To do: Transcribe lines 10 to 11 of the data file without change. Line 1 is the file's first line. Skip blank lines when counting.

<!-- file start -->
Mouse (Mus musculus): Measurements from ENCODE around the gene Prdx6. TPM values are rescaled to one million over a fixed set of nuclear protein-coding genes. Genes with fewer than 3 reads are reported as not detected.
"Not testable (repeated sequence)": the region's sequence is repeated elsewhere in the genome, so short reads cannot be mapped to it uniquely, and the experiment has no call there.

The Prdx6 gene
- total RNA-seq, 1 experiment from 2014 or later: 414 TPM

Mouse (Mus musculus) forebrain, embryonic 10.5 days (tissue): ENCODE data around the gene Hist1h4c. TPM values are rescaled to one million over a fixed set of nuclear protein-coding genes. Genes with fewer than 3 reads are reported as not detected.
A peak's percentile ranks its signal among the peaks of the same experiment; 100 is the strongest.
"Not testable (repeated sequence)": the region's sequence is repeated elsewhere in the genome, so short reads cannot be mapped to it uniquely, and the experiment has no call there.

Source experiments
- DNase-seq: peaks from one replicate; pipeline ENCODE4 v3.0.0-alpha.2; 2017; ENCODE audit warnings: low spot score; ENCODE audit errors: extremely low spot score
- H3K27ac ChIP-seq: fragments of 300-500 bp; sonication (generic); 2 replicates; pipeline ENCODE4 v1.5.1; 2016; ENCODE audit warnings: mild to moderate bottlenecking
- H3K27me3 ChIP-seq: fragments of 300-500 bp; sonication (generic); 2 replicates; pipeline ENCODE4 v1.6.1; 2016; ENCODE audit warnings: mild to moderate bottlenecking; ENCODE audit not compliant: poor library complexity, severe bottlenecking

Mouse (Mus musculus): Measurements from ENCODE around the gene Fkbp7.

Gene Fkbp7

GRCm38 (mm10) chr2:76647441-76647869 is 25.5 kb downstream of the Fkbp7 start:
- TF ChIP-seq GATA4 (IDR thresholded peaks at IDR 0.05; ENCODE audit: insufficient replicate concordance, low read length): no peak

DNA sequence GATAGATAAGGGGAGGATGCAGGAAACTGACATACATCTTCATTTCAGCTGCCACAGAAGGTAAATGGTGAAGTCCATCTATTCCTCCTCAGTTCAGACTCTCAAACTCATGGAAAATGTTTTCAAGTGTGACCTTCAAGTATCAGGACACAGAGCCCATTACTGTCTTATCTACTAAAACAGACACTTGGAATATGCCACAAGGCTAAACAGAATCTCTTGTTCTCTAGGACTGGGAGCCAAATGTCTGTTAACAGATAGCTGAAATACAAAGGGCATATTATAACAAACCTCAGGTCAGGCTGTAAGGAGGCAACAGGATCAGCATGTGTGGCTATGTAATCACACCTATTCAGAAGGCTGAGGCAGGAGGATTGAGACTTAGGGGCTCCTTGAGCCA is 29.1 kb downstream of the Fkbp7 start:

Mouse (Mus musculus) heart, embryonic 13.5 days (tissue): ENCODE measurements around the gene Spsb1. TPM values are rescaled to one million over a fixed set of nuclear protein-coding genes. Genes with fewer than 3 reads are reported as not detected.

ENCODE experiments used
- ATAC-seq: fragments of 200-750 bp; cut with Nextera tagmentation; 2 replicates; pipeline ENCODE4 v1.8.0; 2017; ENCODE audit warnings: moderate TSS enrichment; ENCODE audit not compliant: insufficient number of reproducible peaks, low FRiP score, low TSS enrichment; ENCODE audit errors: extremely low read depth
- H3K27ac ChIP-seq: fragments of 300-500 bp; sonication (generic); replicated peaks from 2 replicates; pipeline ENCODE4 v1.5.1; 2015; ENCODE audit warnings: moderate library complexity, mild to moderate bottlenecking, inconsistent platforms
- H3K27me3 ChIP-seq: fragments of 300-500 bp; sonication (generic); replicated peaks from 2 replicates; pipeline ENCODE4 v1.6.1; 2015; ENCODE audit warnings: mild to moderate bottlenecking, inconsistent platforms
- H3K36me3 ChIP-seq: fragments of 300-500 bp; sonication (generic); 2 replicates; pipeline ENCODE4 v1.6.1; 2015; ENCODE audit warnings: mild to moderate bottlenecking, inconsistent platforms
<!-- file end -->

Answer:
- H3K27ac ChIP-seq: fragments of 300-500 bp; sonication (generic); 2 replicates; pipeline ENCODE4 v1.5.1; 2016; ENCODE audit warnings: mild to moderate bottlenecking
- H3K27me3 ChIP-seq: fragments of 300-500 bp; sonication (generic); 2 replicates; pipeline ENCODE4 v1.6.1; 2016; ENCODE audit warnings: mild to moderate bottlenecking; ENCODE audit not compliant: poor library complexity, severe bottlenecking